Football coaches at Hoover High School (Hoover, Ala.) will no longer engage in pre-game locker room prayers, thanks to the Freedom From Religion Foundation.
FFRF Senior Staff Attorney Rebecca Markert wrote to Hoover City Schools Superintendent Andy Craig on Jan. 6 to alert the school district that such prayers are unconstitutional. “By leading and participating in prayers, the coaches are sending a message of exclusion to nontheists on the football team and to those believers whose religion is not being professed during these locker room prayers,” Markert added.
FFRF received confirmation from the school district’s attorney on June 4 that coaches would not lead prayer or arrange for other adults to pray before football games in the future.
Lewis County Intermediate School (Hohenwald, Tenn.) will stop teachers from handing out religious materials in the classroom.
A local parent contacted FFRF after his fifth grade student came home with a bible and a permission slip for summer vacation bible school on separate occasions. FFRF Staff Attorney Stephanie Schmitt wrote to Director of Schools Benjamin L. Pace taking issue with these unconstitutional violations. “Public schools have a constitutional obligation to remain neutral toward religion,” Schmitt wrote in a May 23 letter. “When a school distributes religious literature to its students, it has unconstitutionally entangled itself with a religious message, in this case a Christian message.”
Pace responded on June 7, saying the district would re-visit materials that had been sent out and assuring FFRF that “we are ever aware of the constitutional protection of religious freedom.”
The Freedom From Religion Foundation successfully persuaded a post office in Huntersville, N.C., to remove a Christian cross from behind a customer counter.
A local complainant noticed that the post office displayed a wooden, half-foot tall Latin cross behind its customer counter, on a prominent shelf, clearly viewed by all postal patrons. Senior Staff Attorney Rebecca Markert wrote to the Huntersville postmaster on March 16, 2012: "This cross display violates post office regulations and the U.S. Constitution and must be removed immediately."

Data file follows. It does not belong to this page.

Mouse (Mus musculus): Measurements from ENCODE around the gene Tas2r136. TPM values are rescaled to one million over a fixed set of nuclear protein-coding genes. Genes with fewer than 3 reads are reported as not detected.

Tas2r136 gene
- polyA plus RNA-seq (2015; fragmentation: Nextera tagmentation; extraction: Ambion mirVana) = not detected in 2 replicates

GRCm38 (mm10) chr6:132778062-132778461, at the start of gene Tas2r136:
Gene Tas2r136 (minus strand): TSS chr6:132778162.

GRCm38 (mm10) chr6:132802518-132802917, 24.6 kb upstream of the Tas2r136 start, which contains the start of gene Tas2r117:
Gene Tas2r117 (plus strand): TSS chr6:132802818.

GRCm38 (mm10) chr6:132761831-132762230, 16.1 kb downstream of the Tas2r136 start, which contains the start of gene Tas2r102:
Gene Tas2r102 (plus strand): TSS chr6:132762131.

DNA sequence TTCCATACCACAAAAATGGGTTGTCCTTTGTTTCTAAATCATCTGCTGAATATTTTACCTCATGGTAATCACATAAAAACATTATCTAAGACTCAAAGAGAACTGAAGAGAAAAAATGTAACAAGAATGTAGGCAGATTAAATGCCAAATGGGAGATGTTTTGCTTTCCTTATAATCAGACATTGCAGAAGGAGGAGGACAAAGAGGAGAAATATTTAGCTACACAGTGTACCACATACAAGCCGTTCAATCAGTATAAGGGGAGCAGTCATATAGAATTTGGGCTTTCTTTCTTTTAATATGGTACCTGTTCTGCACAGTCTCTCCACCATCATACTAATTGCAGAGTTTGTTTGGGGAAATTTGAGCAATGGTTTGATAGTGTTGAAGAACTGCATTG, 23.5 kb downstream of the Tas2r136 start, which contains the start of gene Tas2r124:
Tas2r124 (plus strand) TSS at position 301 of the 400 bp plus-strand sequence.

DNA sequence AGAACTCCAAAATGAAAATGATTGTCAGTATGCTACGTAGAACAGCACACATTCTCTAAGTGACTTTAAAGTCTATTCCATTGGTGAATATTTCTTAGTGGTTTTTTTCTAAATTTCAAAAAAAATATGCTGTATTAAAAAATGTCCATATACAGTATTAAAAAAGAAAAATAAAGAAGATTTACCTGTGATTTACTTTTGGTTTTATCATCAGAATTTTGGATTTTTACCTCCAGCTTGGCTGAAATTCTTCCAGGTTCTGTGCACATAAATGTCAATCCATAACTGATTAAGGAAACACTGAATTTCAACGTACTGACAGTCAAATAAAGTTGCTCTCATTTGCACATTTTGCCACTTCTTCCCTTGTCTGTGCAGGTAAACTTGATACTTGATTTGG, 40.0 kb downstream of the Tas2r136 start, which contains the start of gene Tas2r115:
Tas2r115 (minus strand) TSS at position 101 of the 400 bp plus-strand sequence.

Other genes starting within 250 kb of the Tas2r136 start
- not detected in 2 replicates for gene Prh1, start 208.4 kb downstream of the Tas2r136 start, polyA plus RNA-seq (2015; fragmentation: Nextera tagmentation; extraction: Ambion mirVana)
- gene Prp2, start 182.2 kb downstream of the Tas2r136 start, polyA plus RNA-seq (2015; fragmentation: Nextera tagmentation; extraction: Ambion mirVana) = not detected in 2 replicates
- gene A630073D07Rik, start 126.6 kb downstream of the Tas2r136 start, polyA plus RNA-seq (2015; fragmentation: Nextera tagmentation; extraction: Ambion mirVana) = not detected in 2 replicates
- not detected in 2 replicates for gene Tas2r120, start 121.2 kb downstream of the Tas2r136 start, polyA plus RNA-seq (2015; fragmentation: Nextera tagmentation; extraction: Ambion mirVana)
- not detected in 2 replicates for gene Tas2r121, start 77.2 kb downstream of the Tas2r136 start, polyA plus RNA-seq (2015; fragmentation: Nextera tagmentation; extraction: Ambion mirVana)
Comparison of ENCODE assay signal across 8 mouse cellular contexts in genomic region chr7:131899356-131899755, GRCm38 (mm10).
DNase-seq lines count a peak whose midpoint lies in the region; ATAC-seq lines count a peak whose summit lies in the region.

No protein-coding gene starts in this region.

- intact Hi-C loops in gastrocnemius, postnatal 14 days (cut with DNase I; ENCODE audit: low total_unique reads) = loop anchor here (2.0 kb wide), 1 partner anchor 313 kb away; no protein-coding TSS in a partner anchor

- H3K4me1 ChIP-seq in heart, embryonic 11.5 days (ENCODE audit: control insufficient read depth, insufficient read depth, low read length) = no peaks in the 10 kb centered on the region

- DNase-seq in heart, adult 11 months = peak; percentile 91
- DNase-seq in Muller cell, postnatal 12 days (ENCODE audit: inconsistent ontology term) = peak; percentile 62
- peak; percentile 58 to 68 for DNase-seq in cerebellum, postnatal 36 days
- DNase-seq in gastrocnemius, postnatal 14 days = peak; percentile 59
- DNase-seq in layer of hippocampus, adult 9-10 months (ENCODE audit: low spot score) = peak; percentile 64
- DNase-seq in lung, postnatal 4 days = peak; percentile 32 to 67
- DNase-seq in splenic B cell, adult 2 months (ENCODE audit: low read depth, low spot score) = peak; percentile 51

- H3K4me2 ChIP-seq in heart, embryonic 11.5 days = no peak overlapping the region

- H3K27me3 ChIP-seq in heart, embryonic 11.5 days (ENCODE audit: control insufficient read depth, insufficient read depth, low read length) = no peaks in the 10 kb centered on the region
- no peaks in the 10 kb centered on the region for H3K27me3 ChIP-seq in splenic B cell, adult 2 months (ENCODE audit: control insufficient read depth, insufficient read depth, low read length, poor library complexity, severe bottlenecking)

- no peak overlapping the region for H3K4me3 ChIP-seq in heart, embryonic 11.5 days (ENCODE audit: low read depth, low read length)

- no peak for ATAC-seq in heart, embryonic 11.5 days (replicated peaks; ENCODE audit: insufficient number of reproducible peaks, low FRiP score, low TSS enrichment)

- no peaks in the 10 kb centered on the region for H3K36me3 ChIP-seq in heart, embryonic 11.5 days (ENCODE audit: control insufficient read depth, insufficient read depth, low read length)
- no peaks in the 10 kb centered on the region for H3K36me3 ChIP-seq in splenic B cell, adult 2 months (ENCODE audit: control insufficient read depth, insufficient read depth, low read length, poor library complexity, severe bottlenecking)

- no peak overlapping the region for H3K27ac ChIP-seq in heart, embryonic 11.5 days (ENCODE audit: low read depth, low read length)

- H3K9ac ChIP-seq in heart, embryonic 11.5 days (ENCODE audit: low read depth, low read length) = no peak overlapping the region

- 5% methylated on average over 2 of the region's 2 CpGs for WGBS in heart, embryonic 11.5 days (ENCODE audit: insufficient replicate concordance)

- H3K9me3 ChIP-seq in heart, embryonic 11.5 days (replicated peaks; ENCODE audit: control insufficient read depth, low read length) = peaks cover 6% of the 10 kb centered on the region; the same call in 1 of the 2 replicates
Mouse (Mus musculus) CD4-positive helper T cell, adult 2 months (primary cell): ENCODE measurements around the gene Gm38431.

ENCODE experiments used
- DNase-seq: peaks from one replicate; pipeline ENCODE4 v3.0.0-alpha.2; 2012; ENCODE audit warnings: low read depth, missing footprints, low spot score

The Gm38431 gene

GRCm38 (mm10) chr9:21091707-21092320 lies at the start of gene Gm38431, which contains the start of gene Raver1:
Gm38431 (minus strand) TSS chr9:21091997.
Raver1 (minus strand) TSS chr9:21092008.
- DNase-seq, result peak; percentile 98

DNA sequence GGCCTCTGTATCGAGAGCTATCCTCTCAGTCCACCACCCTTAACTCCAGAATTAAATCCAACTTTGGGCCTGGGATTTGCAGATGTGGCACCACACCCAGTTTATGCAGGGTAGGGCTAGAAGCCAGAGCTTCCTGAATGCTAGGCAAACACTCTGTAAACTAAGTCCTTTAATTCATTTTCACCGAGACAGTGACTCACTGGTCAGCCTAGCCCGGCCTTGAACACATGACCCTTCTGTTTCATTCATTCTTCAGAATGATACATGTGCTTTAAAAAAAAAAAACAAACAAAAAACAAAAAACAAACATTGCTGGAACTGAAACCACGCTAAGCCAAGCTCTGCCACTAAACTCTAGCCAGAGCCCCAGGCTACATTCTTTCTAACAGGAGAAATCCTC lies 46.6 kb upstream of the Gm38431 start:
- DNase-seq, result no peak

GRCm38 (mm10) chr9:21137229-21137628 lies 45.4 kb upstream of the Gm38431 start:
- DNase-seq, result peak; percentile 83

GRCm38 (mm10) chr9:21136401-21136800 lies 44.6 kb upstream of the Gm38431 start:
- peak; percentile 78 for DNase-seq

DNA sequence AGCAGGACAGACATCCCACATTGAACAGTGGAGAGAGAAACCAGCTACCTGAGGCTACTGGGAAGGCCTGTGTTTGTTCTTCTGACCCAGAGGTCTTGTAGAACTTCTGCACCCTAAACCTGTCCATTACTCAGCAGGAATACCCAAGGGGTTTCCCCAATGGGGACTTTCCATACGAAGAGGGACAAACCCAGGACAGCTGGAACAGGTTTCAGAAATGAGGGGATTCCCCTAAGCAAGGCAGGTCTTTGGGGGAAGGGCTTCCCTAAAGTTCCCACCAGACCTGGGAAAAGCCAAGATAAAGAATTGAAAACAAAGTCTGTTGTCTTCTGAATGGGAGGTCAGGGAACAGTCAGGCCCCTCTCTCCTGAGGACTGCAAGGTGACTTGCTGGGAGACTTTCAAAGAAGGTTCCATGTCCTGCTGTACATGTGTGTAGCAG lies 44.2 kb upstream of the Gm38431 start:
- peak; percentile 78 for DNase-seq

Markert pointed out that U.S. postal regulations prohibit the display of religious symbols, other than stamp art on postal property. She added that "no court of final resort has ever upheld the government's permanent display of a Latin cross on public land as constitutional."
The postmaster informed Markert on June 12 that "the cross has been removed."
Byron Nelson High School (Fort Worth, Texas) will no longer mix prayer with school-sponsored assemblies, thanks to the Freedom From Religion Foundation.
FFRF Staff Attorney Stephanie Schmitt sent a June 1, 2012, letter to Superintendent Karen Rue outlining significant "constitutional concerns" brought on by an end-of-the-year assembly. A prayer was delivered during this special event, which was scheduled to honor the senior class. A local complainant told FFRF that school officials had full knowledge of the prayer before it was given and that the assembly was mandatory for all students.
"It is unlawful for any school-sponsored event to open with prayer. FFRF asks that you immediately take action to ensure that future assemblies do not open or close with prayer," wrote Schmitt.
An attorney for the school district replied to FFRF on June 18: "The District has recently provided its administrators and educators with in-service training over a variety of issues, including those addressed in your letter." He added that the district staff was specifically trained on the "'do's and don'ts' of religion in public schools."
Students at Gloucester City (N.J.) Junior-Senior High School were spared participation in a church-hosted baccalaureate service, thanks to the Freedom From Religion Foundation.